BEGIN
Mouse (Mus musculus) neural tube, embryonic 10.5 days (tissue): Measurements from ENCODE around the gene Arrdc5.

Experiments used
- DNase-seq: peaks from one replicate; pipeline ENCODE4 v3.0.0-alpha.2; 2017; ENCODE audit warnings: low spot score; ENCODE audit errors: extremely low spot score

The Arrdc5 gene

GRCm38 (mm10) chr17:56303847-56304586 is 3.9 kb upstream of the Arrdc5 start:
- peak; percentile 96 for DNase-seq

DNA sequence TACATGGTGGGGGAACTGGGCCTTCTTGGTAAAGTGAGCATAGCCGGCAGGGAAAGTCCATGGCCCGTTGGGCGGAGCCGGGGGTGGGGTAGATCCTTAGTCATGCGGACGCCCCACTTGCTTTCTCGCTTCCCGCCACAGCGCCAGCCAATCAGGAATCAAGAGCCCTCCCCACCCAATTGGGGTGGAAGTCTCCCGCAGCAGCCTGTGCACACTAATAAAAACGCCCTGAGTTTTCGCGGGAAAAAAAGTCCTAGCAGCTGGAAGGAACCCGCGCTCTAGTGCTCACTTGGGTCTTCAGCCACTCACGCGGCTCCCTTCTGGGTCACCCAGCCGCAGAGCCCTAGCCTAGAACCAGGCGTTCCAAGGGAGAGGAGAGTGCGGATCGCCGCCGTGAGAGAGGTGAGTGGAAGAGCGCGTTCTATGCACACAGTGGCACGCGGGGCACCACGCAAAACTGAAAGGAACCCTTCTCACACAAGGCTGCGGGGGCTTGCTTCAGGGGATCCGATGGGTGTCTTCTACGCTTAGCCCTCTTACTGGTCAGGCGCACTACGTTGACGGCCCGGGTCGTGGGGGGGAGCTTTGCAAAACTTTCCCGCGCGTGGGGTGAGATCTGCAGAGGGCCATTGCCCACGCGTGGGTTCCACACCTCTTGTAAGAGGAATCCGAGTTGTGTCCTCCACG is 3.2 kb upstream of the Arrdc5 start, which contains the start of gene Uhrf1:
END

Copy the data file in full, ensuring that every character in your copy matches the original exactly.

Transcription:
Mouse (Mus musculus) neural tube, embryonic 10.5 days (tissue): Measurements from ENCODE around the gene Arrdc5.

Experiments used
- DNase-seq: peaks from one replicate; pipeline ENCODE4 v3.0.0-alpha.2; 2017; ENCODE audit warnings: low spot score; ENCODE audit errors: extremely low spot score

The Arrdc5 gene

GRCm38 (mm10) chr17:56303847-56304586 is 3.9 kb upstream of the Arrdc5 start:
- peak; percentile 96 for DNase-seq

DNA sequence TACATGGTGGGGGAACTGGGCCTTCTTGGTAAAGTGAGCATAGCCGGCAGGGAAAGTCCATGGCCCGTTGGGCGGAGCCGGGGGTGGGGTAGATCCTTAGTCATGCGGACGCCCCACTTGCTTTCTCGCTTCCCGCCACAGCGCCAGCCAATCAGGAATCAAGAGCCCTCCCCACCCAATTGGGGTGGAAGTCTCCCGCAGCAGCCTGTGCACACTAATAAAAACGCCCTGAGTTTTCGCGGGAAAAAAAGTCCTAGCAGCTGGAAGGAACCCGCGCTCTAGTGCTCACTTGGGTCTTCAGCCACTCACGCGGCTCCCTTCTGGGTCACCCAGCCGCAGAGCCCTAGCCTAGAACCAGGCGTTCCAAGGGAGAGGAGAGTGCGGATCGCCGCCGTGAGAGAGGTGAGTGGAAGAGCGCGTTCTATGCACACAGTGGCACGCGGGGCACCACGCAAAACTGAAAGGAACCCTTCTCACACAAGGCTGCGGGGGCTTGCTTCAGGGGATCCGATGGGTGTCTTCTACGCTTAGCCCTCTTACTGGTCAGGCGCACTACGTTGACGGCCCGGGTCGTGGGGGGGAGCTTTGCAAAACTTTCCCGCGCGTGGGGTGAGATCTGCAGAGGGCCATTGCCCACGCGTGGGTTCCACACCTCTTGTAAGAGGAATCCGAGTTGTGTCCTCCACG is 3.2 kb upstream of the Arrdc5 start, which contains the start of gene Uhrf1: